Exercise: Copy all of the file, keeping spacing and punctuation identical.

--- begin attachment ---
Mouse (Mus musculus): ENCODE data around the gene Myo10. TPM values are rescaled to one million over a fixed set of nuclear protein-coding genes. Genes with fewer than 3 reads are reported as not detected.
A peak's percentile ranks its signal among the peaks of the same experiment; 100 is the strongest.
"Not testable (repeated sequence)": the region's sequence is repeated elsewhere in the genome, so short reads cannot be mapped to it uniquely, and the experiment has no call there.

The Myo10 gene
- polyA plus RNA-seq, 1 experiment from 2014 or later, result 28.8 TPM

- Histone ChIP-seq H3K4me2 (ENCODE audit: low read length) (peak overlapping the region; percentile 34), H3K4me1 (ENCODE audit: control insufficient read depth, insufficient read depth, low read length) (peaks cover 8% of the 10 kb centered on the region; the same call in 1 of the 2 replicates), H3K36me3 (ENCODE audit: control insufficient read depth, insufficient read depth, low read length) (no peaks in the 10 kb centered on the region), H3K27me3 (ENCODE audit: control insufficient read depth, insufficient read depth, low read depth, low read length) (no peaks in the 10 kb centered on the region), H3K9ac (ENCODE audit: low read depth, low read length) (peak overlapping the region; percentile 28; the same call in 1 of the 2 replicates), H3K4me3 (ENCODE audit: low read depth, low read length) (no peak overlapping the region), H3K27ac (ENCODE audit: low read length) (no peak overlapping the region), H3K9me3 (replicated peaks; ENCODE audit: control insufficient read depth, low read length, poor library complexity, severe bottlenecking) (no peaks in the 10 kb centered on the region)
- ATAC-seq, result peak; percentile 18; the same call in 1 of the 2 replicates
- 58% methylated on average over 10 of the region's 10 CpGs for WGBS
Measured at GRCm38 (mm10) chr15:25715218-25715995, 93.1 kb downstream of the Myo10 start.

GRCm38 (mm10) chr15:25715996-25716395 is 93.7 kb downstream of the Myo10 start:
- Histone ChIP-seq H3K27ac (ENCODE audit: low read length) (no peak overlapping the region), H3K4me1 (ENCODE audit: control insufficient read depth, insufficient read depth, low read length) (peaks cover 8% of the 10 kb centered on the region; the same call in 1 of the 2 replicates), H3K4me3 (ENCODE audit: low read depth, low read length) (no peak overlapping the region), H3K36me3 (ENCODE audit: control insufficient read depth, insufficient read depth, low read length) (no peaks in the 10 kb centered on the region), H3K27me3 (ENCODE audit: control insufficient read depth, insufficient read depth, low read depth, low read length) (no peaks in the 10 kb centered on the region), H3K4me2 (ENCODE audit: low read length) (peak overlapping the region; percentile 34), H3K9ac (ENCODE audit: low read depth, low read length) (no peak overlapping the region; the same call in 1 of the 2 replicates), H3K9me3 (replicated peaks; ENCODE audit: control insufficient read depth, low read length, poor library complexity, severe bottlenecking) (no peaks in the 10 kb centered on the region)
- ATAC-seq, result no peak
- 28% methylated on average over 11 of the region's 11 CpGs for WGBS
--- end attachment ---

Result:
Mouse (Mus musculus): ENCODE data around the gene Myo10. TPM values are rescaled to one million over a fixed set of nuclear protein-coding genes. Genes with fewer than 3 reads are reported as not detected.
A peak's percentile ranks its signal among the peaks of the same experiment; 100 is the strongest.
"Not testable (repeated sequence)": the region's sequence is repeated elsewhere in the genome, so short reads cannot be mapped to it uniquely, and the experiment has no call there.

The Myo10 gene
- polyA plus RNA-seq, 1 experiment from 2014 or later, result 28.8 TPM

- Histone ChIP-seq H3K4me2 (ENCODE audit: low read length) (peak overlapping the region; percentile 34), H3K4me1 (ENCODE audit: control insufficient read depth, insufficient read depth, low read length) (peaks cover 8% of the 10 kb centered on the region; the same call in 1 of the 2 replicates), H3K36me3 (ENCODE audit: control insufficient read depth, insufficient read depth, low read length) (no peaks in the 10 kb centered on the region), H3K27me3 (ENCODE audit: control insufficient read depth, insufficient read depth, low read depth, low read length) (no peaks in the 10 kb centered on the region), H3K9ac (ENCODE audit: low read depth, low read length) (peak overlapping the region; percentile 28; the same call in 1 of the 2 replicates), H3K4me3 (ENCODE audit: low read depth, low read length) (no peak overlapping the region), H3K27ac (ENCODE audit: low read length) (no peak overlapping the region), H3K9me3 (replicated peaks; ENCODE audit: control insufficient read depth, low read length, poor library complexity, severe bottlenecking) (no peaks in the 10 kb centered on the region)
- ATAC-seq, result peak; percentile 18; the same call in 1 of the 2 replicates
- 58% methylated on average over 10 of the region's 10 CpGs for WGBS
Measured at GRCm38 (mm10) chr15:25715218-25715995, 93.1 kb downstream of the Myo10 start.

GRCm38 (mm10) chr15:25715996-25716395 is 93.7 kb downstream of the Myo10 start:
- Histone ChIP-seq H3K27ac (ENCODE audit: low read length) (no peak overlapping the region), H3K4me1 (ENCODE audit: control insufficient read depth, insufficient read depth, low read length) (peaks cover 8% of the 10 kb centered on the region; the same call in 1 of the 2 replicates), H3K4me3 (ENCODE audit: low read depth, low read length) (no peak overlapping the region), H3K36me3 (ENCODE audit: control insufficient read depth, insufficient read depth, low read length) (no peaks in the 10 kb centered on the region), H3K27me3 (ENCODE audit: control insufficient read depth, insufficient read depth, low read depth, low read length) (no peaks in the 10 kb centered on the region), H3K4me2 (ENCODE audit: low read length) (peak overlapping the region; percentile 34), H3K9ac (ENCODE audit: low read depth, low read length) (no peak overlapping the region; the same call in 1 of the 2 replicates), H3K9me3 (replicated peaks; ENCODE audit: control insufficient read depth, low read length, poor library complexity, severe bottlenecking) (no peaks in the 10 kb centered on the region)
- ATAC-seq, result no peak
- 28% methylated on average over 11 of the region's 11 CpGs for WGBS